Sunday, January 27, 2008

The Grocery Cart

Debra Woolard Bender
Written loosely in the style of haibun, January 27, 2008
Haiku: One Deep Breath theme for Week 86: Vision

In a dark time, the eye begins to see. — Theodore Roethke (1908-1963)

My son, having less than three years left toward his second decade in the Air Force, recently volunteered to go to Iraq. His intentions were toward an open teaching position. A leader and instructor, that is what he does. His motivating desire is to give something of value to the Iraqi peoples. To give their military his knowledge-tools for rebuilding that they may become more self-sufficient. To use his teaching skills built through his field of work and experience. But last Tuesday, he was called to a four month stint, a duty not of his choice, and not in his field of expertise. That is the way of the military.

He will be leaving Georgia on Friday en route to the base in Iraq where he will serve. Originally, he was ordered to fly out only two days after notification, which didn't leave enough time for preparation. Although both work full-time, money has been too tight for my son and his wife, and this tour of duty will provide extra pay to help them meet expenses. He had been praying for an opportunity to add income in some way. He feels that this is the way of God's answer.

Later, in the afternoon of the day he told me the news, he phoned again. In the course of conversation, he told me about a quick trip to the grocery store with his wife and baby daughter to buy milk and bread. Before them, in the checkout line, stood a black woman and a white, retarded boy waiting for the cashier to ring up the total.

"Mom, the boy was so happy just to push the cart. Just pushing that cart made him so proud and happy." My son grew quiet, and I could hear him sobbing. It took awhile for him to gather his composure. To be able to speak. His voice came out strained. Completly broken.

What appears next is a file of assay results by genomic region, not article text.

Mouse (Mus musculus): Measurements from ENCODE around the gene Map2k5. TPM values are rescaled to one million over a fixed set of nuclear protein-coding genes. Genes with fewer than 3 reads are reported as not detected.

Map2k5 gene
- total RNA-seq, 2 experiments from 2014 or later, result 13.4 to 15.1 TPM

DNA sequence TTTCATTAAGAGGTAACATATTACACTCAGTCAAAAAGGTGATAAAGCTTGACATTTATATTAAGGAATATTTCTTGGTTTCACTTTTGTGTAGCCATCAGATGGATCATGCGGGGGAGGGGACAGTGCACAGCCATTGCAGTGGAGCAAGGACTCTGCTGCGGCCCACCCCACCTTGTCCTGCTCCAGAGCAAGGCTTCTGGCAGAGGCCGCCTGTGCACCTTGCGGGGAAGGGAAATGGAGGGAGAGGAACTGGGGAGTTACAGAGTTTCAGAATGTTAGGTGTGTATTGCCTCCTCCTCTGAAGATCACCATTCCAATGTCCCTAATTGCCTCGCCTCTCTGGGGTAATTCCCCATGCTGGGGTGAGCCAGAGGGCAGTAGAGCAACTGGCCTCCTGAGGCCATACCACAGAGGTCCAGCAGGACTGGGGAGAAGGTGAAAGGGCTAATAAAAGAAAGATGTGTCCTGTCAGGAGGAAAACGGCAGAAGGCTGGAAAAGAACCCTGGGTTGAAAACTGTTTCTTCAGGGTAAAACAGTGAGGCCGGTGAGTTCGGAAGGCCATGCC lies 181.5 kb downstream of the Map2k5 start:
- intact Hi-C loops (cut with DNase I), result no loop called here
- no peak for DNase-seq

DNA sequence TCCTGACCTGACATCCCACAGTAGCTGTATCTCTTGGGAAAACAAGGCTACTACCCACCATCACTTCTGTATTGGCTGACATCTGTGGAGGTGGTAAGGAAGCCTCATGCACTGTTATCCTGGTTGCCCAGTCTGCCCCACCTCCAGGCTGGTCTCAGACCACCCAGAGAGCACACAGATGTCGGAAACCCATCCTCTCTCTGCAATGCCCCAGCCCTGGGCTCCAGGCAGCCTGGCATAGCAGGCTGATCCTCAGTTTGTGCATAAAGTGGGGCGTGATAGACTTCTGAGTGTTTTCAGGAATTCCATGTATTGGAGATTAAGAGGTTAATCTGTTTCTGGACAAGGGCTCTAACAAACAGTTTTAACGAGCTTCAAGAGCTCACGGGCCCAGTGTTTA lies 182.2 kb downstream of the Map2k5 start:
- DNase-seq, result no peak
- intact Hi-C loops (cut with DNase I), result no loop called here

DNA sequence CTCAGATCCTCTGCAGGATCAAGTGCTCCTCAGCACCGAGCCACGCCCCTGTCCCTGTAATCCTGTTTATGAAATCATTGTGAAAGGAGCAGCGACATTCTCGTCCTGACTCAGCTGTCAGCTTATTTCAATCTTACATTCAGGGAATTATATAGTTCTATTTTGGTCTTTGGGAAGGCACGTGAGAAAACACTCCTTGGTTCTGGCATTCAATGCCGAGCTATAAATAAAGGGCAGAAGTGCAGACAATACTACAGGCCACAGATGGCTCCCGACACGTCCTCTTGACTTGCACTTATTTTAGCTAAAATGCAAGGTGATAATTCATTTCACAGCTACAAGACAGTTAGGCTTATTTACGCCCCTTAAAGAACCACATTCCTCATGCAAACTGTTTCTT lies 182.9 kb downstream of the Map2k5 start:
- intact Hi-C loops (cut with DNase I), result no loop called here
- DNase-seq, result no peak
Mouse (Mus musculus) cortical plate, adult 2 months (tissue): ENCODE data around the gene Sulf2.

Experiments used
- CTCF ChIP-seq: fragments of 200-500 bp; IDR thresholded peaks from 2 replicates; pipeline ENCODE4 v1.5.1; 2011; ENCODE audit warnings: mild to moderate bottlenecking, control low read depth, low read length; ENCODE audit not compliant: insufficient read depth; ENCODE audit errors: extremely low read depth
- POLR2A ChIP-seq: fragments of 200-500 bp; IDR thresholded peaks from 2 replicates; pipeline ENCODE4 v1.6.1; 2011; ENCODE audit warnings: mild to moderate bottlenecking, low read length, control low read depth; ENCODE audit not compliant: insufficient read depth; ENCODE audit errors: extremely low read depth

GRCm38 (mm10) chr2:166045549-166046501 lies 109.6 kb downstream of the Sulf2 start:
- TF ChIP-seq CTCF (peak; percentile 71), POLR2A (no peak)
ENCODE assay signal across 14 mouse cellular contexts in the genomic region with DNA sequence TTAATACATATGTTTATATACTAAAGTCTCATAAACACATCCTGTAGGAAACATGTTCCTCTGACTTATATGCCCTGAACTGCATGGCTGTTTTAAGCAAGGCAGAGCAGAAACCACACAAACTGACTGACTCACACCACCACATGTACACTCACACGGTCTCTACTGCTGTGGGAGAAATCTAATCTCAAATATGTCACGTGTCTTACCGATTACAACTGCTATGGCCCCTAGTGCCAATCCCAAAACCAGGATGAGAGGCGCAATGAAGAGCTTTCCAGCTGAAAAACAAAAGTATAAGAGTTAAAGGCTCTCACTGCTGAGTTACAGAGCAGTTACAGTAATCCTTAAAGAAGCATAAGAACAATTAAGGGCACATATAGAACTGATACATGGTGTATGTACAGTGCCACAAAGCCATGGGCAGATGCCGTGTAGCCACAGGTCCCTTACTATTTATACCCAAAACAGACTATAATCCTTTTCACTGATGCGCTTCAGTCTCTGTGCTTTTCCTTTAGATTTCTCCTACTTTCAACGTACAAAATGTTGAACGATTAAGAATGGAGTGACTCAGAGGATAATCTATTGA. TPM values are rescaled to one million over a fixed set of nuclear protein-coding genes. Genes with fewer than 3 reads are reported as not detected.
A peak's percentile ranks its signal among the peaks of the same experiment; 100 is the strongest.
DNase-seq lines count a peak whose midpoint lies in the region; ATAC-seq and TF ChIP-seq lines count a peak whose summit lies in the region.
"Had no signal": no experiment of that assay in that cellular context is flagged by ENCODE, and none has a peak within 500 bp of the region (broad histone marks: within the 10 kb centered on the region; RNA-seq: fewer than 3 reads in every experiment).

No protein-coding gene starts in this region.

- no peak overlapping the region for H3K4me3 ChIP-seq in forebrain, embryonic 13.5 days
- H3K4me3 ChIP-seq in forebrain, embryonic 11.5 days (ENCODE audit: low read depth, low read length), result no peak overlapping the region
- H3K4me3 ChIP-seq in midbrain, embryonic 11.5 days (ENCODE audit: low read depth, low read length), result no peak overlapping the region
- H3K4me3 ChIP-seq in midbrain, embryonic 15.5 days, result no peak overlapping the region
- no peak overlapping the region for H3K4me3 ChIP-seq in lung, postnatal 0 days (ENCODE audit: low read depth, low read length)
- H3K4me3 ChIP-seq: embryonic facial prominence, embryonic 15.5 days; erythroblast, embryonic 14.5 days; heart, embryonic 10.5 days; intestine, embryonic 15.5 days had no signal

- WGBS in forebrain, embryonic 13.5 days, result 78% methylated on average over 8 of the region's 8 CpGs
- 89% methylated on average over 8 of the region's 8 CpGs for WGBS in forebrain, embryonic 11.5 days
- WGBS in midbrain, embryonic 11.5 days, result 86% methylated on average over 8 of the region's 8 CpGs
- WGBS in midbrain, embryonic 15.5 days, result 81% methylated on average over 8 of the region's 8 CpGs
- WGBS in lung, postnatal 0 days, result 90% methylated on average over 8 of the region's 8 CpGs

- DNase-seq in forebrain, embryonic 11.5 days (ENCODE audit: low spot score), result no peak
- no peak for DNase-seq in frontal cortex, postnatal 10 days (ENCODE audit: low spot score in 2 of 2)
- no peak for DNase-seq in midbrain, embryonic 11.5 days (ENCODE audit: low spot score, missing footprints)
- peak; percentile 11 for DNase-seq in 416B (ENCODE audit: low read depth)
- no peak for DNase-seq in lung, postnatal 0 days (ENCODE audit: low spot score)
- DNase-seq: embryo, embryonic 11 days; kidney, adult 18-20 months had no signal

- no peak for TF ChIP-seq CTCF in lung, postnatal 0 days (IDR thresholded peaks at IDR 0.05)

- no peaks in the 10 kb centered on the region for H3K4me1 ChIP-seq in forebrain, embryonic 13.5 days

"She told the boy, 'We don't have enough money for everything. We have to put some things back.'

"Do you know what they were buying?...What she had to put back?... Laundry detergent...staples. I wanted so badly to buy it for them. I didn't have the money to... . I had to buy food for my own family... . I couldn't...even... ." Driving home, he told his wife they had to find some way to do something for others who are in such need in their town when he returns from Iraq. Such is the way of my son.

frosty window
two abandoned cats watch me
prepare breakfast


Note: Please read the referenced, linked Roethke villanelle poem, In A Dark Time.

Update: February 1, 2008 - My son's deployment date was bumped up a week. This morning he was notified that this change in dates brought about another change. The Air Force powers-that-be reviewed the position, decided it was not critical at this time and therefore, his orders were cancelled. In many ways, he is disappointed not to go, although his family breathes a collective sigh of relief. Thank you Debbie@piacere, and those who have been praying for Mark and the family. Your prayers have been answered in this unexpected way.

7 comments:

qualcosa di bello said...

since moving close to a base we have always "adopted" deployed soldiers, meaning that we pray for them every single day of their deployments. i want you to know that i will keep your son & his family in my daily morning prayer~~ what a beautiful soul he has.

Debi Bender said...

Thank you - his name is Mark. He would want you to pray that whatever he does, that he would make a difference for the good.

qualcosa di bello said...

thank you for sharing his name~~ i will pray as you ask...& i will pray for mark's safety & for his & his family's peace in this circumstance...with love,,debbie @ piacere

LittleWing said...

i just happen to pass by.. what a beauty... amen, a prayer of perfect peace and safety...

Debi Bender said...

Thank you Debbie and littlewing. Here is the update as of today: February 1, 2008 - My son's departure date was bumped up a week. This morning he was notified that this change in dates brought about another change. The powers-that-be reviewed the position, and decided it was not critical at this time and therefore, his orders were cancelled. In many ways, he is disappointed not to go, although his family breathes a collective sigh of relief.

cordieb said...

I shall keep Mark in my prayers as well. I see from this posting that he is a beautiful human, as well as his mother. This posting brought on a rush of emotions for me. I sure do remember those days. Thanks for sharing. Peace, Light and Love to you and yours. . . CordieB

Debi Bender said...

Hi Cordie,

Thank you for your beautiful note.

Although, as noted, his deployment was cancelled, he (and I, too) value your prayers and thoughts. Perhaps that he might find a way to benefit the people from his town, whom he also saw in need.